Rabbi Mordechai Elon
Rabbi Mordechai Elon Photo by Orel Cohen
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Four years after abruptly and inexplicably leaving his post as head of a prestigious Jerusalem yeshiva, Rabbi Mordechai Elon is set to return to providing spiritual guidance to the throngs of followers who have earned him a reputation as one of the leading rabbis of the religious Zionist community. Haaretz has learned that Elon, suspected of sexually exploiting students over several years, has forged an agreement with the rabbi of a major Tel Aviv synagogue to lead weekly Torah sessions there.

In February, the rabbinical forum Takana, a watchdog aimed at preventing sexual exploitation, said on its website that its probe showed Elon had committed "acts that contravene the values of sanctity and morals" and had sexually taken advantage of students at Jerusalem's Hakotel and Horev yeshivas.

Last week, however, Elon won the backing of Rabbi Shlomo Dichovsky, a leading ultra-Orthodox figure, widely viewed as a bridge between that community and the religious Zionist camp. Dichovsky said he had acceded to a request from Elon's students to let him teach at Heichal Meir, his expansive synagogue in central Tel Aviv.

Elon's students said he intends to begin leading the sessions within a week or two.

Dichovsky's endorsement is the most significant rabbinical display of support Elon has received since the scandal erupted. Dichovsky is an esteemed Torah scholar, a veteran Rabbinical High Court judge and was the candidate of former Supreme Court president Aharon Barak to sit on the nation's highest court.

Though Dichovsky has yet to meet with Elon, he heaped praise on the latter in recent meetings with his students and criticized the Takana probe. Last week, Elon visited Heichal Meir and met with synagogue authorities and students.

The weekly Torah session was the initiative of his Tel Aviv-based students, who had asked him to resume the regular lessons he had led at Bar-Ilan University, his long-time educational home, where he drew hundreds of young followers.

Students said Elon had agreed to Dichovsky's request despite the advice of Roni Rimon, the disgraced rabbi's strategic adviser, to stay away from public appearances for the foreseeable future.

Dichovsky has said in private conversation that he has serious doubts about the allegations against Elon and, though he admires the rabbis who comprise Takana, he questioned whether they followed the rules of religious law in pursuing their investigation.

Dichovsky identifies himself as ultra-Orthodox, but in recent years has come into conflict with more conservative Haredi factions over rulings seen as too lax. These included a ruling allowing women denied a get (permission to divorce ) to remarry and another decision against the annulment of conversions. Dichovsky heads a professional committee appointed by Justice Minister Yaakov Neeman that is charged with designating powers between rabbinical and civilian courts.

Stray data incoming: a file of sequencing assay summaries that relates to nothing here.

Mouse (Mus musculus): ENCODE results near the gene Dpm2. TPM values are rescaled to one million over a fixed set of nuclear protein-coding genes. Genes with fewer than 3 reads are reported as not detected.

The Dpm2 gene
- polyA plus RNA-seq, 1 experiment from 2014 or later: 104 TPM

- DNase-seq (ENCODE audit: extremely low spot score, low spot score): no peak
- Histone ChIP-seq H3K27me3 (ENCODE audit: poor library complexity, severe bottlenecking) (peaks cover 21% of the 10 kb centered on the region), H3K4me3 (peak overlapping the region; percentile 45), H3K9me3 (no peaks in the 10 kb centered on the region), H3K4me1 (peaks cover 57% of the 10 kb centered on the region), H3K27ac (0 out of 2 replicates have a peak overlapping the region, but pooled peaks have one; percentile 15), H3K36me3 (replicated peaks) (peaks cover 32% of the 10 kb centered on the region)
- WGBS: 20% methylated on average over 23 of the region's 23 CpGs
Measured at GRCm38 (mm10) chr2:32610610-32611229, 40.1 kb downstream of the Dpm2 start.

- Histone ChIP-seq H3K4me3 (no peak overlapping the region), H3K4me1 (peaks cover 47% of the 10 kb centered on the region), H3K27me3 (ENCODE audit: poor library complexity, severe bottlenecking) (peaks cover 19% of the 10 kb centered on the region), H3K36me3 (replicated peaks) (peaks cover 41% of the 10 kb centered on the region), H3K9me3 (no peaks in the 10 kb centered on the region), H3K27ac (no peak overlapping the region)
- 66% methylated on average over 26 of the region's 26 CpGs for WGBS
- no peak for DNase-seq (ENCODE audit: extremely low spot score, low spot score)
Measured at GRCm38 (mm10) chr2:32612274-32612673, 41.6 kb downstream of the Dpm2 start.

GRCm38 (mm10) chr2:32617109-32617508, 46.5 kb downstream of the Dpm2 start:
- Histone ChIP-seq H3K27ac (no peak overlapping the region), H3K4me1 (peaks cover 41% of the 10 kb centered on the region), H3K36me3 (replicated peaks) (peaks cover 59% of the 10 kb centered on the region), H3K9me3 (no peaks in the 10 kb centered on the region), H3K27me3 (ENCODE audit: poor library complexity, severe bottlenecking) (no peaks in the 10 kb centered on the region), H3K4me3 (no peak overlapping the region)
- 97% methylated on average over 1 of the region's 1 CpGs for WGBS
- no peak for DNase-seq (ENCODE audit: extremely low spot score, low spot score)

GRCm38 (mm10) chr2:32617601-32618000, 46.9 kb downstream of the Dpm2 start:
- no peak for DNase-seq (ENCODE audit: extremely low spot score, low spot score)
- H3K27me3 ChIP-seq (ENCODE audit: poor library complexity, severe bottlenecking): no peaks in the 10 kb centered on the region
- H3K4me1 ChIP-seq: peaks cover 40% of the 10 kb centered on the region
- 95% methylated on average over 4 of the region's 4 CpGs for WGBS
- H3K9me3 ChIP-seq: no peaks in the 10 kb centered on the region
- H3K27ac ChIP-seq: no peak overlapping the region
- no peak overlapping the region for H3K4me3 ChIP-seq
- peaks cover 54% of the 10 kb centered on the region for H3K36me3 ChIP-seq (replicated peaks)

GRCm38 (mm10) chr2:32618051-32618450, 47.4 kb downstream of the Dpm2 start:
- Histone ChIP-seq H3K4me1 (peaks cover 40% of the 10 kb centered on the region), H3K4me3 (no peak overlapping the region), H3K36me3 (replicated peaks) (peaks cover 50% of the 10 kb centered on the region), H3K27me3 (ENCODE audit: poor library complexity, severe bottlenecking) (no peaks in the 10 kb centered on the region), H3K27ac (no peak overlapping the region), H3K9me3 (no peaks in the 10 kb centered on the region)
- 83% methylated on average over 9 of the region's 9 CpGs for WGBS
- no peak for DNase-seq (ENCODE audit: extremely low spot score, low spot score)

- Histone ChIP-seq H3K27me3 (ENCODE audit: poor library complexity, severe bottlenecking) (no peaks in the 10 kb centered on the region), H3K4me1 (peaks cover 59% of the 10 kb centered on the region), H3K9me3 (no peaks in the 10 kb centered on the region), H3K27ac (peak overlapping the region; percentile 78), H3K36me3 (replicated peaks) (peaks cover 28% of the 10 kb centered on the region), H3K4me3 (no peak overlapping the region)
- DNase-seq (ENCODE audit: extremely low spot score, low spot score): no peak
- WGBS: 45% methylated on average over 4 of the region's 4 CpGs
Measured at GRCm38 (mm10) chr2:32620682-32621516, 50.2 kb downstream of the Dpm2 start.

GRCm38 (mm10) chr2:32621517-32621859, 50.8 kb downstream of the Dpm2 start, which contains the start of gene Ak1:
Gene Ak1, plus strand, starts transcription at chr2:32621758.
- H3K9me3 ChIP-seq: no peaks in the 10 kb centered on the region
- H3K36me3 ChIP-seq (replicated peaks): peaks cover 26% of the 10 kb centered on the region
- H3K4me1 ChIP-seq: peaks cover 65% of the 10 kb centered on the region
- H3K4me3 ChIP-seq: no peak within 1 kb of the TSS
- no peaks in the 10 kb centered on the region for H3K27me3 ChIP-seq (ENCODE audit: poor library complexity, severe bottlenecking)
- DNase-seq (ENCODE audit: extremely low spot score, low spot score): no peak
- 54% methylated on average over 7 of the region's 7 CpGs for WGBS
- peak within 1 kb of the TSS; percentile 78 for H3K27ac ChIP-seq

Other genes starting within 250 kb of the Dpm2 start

Elon left his educational and public positions in 2006 without offering any explanation. Leaving his family and prestigious post in Jerusalem, he moved to the isolated Galilee community of Migdal, where a devoted coterie of followers continued to heed his every decree.

Takana said that former attorney general Menachem Mazuz had been aware of the allegations against Elon in 2006 but declined to investigate. Mazuz's successor, Yehuda Weinstein, said he would be looking into the allegations, and three months ago Channel 2 News reported that Weinstein would soon announce he had discovered no basis for criminal charges against Elon. That announcement, however, was never made, and the case remained virtually forgotten.

Should the Elon file be closed, it would be an embarrassment for Takana, even though the forum did not accuse Elon of criminal acts, but only of "abusing authority."

Takana expressed disappointment that students who had complained of Elon's conduct over the years later refused to cooperate with the authorities. The rabbinical figures said that should the attorney general close the file, they would pursue the case, possibly through a lawsuit.

Elon has not commented publicly on the allegations against him. He set up a website offering followers his weekly Torah sessions in Migdal.

An official response from the Takana forum was not available yesterday. But Rabbi Yuval Cherlow, a Takana member involved in the Elon probe, told Haaretz, "The first obligation contained in the Torah and religious law is the one applying to the wounded; the question of Rabbi Elon's qualifications is secondary. That's the starting point from which Takana operated. The forum's mission and public role is, first and foremost, to care for the victims - that's what we do." Cherlow added: "I very much respect Rabbi Dichovsky, and I imagine he knows all of the details" [of the suspicions against Elon]. Elon's adviser Rimon said he "is at home in Migdal and has yet to decide on the matter."